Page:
What happens in the chapter “The Dentist” in The Things They Carried? How does “The Dentist” convey the pressure to be “manly” during war?
We’ll look at the basic elements of “The Dentist” (The Things They Carried) and look at the lengths men will go to in order to prove their masculinity, especially in times of war.
“The Dentist” in The Things They Carried
In “The Dentist” in The Things They Carried, O’Brien tells his own Curt Lemon story. He recalls an Army dentist who visited the company one day to check in on the men’s teeth. Lemon, for all his bravado, fearlessness, and exploits in combat, was, for some reason, deathly afraid of going to the dentist. When it came time for Lemon to have his teeth examined, he fainted.
For a man like Lemon in a place like Vietnam, this was a deeply embarrassing episode. He couldn’t face the other men after this “lapse” in his masculinity unless he made things right. So that evening, as told in “The Dentist” in The Things They Carried, he went into the dental tent complaining of a toothache and insisted that the dentist extract what was, in fact, a healthy tooth.
Although in great physical pain, Lemon was in bright spirits the next morning. He had performed his penance and avenged the dishonor he’d done to himself by fainting.
The Story of Curt Lemon
Related to the chapter “The Dentist” in The Things They Carried is a story about Curt Lemon from medic Rat Kiley.
Rat had served with Curt Lemon, who was known for volunteering for the most dangerous combat assignments, like late-night reconnaissance missions and patrols. Lemon was also celebrated for being a daredevil with what his fellow soldiers saw as a terrific sense of humor. According to Rat, Lemon once went out to a Vietnamese village, nude except for a mask and full body paint, to go “trick-or-treating,” bewildering the villagers in the process. This is similar to the bravado and shows of masculinity demonstrated in “The Dentist” in The Things They Carried.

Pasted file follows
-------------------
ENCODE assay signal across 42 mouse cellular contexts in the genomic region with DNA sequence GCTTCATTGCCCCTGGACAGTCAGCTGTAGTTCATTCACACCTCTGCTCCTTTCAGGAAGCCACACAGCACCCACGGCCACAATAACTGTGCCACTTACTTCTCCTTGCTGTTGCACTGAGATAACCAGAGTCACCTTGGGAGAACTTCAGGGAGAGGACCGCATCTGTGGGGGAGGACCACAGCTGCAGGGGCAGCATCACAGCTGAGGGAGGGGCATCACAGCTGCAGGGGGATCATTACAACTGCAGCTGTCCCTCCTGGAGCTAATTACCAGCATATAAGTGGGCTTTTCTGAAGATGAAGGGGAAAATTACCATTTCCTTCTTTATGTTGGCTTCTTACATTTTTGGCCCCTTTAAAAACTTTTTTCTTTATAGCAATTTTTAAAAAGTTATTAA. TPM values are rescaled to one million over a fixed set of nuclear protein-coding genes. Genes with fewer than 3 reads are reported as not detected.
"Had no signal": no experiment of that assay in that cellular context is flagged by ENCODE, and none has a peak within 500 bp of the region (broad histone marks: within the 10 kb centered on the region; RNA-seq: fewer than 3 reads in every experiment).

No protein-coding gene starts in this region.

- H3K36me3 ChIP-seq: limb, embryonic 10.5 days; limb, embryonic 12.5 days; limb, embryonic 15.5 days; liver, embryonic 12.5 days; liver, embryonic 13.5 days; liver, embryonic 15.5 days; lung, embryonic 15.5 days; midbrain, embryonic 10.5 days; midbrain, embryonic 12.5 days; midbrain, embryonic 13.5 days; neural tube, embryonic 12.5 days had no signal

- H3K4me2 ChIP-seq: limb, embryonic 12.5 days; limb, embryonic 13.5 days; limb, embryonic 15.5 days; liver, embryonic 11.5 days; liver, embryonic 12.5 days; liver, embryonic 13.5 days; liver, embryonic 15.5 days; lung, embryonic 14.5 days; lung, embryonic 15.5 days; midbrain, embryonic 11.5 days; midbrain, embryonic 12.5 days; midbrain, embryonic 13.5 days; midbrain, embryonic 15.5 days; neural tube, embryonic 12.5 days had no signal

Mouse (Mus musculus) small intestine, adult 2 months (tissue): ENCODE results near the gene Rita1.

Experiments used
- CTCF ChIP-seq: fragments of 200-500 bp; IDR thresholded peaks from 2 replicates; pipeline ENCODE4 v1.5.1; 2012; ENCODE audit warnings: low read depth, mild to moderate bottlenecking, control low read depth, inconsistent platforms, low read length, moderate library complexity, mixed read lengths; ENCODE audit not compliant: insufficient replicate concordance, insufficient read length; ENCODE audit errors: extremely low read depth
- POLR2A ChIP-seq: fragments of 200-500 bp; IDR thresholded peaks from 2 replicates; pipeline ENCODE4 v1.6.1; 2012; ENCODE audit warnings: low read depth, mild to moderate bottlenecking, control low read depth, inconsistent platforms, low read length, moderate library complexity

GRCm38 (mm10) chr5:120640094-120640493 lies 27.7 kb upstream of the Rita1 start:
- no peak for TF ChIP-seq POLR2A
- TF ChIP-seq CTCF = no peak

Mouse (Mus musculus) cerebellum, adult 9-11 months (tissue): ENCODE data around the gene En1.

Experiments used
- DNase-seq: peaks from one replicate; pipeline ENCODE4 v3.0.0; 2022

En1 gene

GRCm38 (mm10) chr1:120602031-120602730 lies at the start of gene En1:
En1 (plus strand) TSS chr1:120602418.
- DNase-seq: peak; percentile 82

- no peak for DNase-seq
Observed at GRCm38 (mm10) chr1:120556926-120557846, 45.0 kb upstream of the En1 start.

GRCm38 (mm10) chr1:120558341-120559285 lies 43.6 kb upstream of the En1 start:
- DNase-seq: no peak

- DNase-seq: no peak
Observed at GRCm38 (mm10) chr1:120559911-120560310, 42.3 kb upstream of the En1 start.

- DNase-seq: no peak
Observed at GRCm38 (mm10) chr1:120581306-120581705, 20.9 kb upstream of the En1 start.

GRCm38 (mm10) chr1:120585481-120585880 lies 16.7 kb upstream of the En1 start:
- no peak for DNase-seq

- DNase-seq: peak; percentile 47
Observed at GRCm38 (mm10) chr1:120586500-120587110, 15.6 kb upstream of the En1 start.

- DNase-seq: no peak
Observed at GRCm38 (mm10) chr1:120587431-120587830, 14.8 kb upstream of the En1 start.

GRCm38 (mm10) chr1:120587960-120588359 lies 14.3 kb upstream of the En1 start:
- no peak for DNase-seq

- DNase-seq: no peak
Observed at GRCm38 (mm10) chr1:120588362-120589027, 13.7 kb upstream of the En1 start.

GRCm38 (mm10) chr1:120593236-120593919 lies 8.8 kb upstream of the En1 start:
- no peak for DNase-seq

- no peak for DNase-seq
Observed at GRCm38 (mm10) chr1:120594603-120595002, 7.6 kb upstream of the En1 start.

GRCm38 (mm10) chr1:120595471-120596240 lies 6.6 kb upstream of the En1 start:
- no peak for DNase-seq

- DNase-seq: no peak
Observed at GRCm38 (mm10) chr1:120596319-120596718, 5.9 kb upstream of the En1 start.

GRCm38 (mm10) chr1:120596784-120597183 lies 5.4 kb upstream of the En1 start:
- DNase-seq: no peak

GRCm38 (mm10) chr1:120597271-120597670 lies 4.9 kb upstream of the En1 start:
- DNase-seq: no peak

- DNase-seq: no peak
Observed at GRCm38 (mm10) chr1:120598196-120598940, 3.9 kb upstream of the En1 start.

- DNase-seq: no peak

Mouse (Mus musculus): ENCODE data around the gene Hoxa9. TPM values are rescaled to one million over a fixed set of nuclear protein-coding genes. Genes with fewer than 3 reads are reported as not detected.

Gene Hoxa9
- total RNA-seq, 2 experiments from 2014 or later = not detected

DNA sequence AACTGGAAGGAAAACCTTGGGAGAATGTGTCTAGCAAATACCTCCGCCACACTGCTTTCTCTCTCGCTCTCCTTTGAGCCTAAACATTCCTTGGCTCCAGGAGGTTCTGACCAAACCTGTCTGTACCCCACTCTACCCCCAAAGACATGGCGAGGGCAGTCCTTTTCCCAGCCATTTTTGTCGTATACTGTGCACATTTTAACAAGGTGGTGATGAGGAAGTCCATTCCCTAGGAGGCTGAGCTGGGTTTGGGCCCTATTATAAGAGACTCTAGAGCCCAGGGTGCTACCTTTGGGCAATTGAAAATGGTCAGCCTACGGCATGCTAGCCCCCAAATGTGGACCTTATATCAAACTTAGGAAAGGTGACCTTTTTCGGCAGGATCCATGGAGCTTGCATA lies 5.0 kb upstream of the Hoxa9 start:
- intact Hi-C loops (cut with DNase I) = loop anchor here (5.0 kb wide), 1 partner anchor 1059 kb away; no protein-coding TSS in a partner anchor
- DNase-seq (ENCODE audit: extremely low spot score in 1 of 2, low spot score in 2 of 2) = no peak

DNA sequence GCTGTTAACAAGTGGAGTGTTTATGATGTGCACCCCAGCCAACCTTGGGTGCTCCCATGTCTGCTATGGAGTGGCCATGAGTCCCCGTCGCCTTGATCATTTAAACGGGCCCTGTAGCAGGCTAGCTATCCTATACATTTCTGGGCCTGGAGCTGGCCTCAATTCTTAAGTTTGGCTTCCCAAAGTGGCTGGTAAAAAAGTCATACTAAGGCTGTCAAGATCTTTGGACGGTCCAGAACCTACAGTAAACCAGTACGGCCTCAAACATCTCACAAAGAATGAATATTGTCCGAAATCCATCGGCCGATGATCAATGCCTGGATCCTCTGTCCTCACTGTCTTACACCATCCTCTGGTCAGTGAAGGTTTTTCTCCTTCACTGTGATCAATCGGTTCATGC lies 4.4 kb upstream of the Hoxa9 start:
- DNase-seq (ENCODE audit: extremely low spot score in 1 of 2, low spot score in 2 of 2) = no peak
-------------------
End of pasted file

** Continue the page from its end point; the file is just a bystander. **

Lemon was killed in action when he accidentally stepped on a landmine while he and Rat were goofing off by tossing smoke grenades back and forth. Again, the macho attempt to show no fear is reminiscent of “The Dentist” in The Things They Carried. The men even had to retrieve Lemon’s mangled remains out of a tree, during which Dave Jensen sang the song “Lemon Tree,” laughing in the face of death once again. Rat tells O’Brien that he wrote a letter to Lemon’s sister, telling her how much he loved her brother. When he didn’t hear back from the sister, Rat was dismayed, then angered. In the coarse and brutalized language which the men have adopted, he tells O’Brien that “the dumb cooze” never wrote back.
O’Brien notes that the coarseness of Rat’s language is what makes the story true, because it reflects the harshness of Vietnam. It is important that Rat says the vulgar “cooze,” and not “woman,” “girl,” or even “bitch.” He also observes that it is nearly impossible to arrive at literal truth in the fog of war. Memory is unreliable (especially after time) and every witness remembers things differently. Often, the wildest elements of the story are true and the most banal aspects are false. This is an element in “The Dentist” in The Things They Carried as well.
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Here's what you'll find in our full The Things They Carried summary:
- What the Vietnam War was like for soldiers on the ground
- How Vietnam soldiers dealth with the psychological stress of death around them
- How fictional stories can be truer than the truth